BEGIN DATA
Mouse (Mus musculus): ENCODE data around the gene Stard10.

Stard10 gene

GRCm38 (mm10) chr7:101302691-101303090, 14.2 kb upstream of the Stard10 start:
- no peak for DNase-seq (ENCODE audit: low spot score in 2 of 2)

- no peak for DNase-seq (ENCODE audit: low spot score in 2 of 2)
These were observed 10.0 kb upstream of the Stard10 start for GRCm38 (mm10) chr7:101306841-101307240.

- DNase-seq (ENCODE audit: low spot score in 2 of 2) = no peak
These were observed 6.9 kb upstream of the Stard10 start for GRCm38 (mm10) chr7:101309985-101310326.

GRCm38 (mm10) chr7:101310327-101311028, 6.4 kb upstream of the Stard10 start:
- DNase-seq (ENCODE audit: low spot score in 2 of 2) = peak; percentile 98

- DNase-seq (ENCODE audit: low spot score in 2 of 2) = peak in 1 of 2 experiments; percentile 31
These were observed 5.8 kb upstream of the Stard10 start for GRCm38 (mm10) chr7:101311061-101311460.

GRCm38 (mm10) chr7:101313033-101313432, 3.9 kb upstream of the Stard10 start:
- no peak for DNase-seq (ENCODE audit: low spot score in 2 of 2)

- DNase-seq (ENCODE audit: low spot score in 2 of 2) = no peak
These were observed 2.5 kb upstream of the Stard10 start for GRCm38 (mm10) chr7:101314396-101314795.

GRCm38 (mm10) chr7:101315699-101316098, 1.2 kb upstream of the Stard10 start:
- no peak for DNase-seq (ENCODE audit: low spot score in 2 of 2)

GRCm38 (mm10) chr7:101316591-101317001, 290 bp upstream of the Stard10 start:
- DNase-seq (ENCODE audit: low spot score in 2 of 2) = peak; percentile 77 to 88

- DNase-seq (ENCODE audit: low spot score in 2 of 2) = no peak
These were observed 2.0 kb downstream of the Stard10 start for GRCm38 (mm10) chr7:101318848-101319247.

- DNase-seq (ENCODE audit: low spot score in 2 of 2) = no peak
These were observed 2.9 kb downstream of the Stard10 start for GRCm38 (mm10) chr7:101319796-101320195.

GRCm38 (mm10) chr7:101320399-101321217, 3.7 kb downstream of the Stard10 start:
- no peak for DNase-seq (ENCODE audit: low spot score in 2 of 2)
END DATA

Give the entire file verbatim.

Mouse (Mus musculus): ENCODE data around the gene Stard10.

Stard10 gene

GRCm38 (mm10) chr7:101302691-101303090, 14.2 kb upstream of the Stard10 start:
- no peak for DNase-seq (ENCODE audit: low spot score in 2 of 2)

- no peak for DNase-seq (ENCODE audit: low spot score in 2 of 2)
These were observed 10.0 kb upstream of the Stard10 start for GRCm38 (mm10) chr7:101306841-101307240.

- DNase-seq (ENCODE audit: low spot score in 2 of 2) = no peak
These were observed 6.9 kb upstream of the Stard10 start for GRCm38 (mm10) chr7:101309985-101310326.

GRCm38 (mm10) chr7:101310327-101311028, 6.4 kb upstream of the Stard10 start:
- DNase-seq (ENCODE audit: low spot score in 2 of 2) = peak; percentile 98

- DNase-seq (ENCODE audit: low spot score in 2 of 2) = peak in 1 of 2 experiments; percentile 31
These were observed 5.8 kb upstream of the Stard10 start for GRCm38 (mm10) chr7:101311061-101311460.

GRCm38 (mm10) chr7:101313033-101313432, 3.9 kb upstream of the Stard10 start:
- no peak for DNase-seq (ENCODE audit: low spot score in 2 of 2)

- DNase-seq (ENCODE audit: low spot score in 2 of 2) = no peak
These were observed 2.5 kb upstream of the Stard10 start for GRCm38 (mm10) chr7:101314396-101314795.

GRCm38 (mm10) chr7:101315699-101316098, 1.2 kb upstream of the Stard10 start:
- no peak for DNase-seq (ENCODE audit: low spot score in 2 of 2)

GRCm38 (mm10) chr7:101316591-101317001, 290 bp upstream of the Stard10 start:
- DNase-seq (ENCODE audit: low spot score in 2 of 2) = peak; percentile 77 to 88

- DNase-seq (ENCODE audit: low spot score in 2 of 2) = no peak
These were observed 2.0 kb downstream of the Stard10 start for GRCm38 (mm10) chr7:101318848-101319247.

- DNase-seq (ENCODE audit: low spot score in 2 of 2) = no peak
These were observed 2.9 kb downstream of the Stard10 start for GRCm38 (mm10) chr7:101319796-101320195.

GRCm38 (mm10) chr7:101320399-101321217, 3.7 kb downstream of the Stard10 start:
- no peak for DNase-seq (ENCODE audit: low spot score in 2 of 2)